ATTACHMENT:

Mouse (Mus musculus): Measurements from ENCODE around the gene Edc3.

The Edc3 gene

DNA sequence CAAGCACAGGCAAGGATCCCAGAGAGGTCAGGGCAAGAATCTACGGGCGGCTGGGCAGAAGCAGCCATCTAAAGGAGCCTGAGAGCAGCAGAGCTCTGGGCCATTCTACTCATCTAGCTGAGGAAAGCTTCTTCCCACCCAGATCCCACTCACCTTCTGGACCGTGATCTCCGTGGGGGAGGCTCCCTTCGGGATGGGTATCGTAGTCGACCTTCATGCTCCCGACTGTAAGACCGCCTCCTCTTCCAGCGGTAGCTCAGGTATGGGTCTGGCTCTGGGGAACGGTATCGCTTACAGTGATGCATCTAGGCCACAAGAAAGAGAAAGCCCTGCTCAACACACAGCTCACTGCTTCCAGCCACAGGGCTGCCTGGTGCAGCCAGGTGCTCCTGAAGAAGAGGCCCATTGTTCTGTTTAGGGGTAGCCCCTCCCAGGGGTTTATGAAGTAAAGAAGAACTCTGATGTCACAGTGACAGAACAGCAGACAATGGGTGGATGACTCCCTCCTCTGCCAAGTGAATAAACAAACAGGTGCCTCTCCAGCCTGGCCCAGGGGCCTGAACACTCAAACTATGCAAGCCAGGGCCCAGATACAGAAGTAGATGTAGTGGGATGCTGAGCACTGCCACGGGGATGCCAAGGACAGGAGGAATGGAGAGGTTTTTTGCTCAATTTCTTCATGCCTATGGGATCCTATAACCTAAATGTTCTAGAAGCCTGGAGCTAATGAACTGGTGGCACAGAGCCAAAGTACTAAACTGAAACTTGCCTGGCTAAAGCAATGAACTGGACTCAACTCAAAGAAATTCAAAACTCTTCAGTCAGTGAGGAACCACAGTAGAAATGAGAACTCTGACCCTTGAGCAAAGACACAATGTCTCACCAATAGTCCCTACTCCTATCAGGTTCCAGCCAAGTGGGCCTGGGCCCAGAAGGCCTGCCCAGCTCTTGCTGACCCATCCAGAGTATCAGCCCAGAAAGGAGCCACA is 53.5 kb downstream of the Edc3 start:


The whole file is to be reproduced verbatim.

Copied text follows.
Mouse (Mus musculus): Measurements from ENCODE around the gene Edc3.

The Edc3 gene

DNA sequence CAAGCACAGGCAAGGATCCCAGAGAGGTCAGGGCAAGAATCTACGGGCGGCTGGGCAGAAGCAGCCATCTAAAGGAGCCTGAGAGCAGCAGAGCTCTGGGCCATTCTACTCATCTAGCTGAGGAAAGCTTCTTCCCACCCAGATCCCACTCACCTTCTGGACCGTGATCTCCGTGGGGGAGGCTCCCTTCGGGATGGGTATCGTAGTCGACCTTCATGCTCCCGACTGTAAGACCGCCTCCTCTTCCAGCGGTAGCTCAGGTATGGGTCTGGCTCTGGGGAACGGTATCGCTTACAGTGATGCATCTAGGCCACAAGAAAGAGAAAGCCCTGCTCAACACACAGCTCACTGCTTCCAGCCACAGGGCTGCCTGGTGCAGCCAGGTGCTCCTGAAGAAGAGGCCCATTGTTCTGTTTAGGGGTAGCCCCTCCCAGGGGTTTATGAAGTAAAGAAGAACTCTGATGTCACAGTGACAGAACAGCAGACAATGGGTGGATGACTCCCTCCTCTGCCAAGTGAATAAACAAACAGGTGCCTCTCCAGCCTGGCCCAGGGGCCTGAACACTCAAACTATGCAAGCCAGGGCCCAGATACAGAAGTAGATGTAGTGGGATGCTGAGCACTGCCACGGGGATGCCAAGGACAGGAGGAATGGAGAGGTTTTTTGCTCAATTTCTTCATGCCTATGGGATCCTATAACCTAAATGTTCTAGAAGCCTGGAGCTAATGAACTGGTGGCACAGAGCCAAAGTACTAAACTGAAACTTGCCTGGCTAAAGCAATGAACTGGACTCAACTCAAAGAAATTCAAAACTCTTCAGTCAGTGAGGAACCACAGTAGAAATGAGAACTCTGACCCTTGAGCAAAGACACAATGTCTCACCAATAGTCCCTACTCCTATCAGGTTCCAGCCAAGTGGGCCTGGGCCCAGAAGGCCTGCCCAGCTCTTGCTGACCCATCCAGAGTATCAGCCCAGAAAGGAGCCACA is 53.5 kb downstream of the Edc3 start: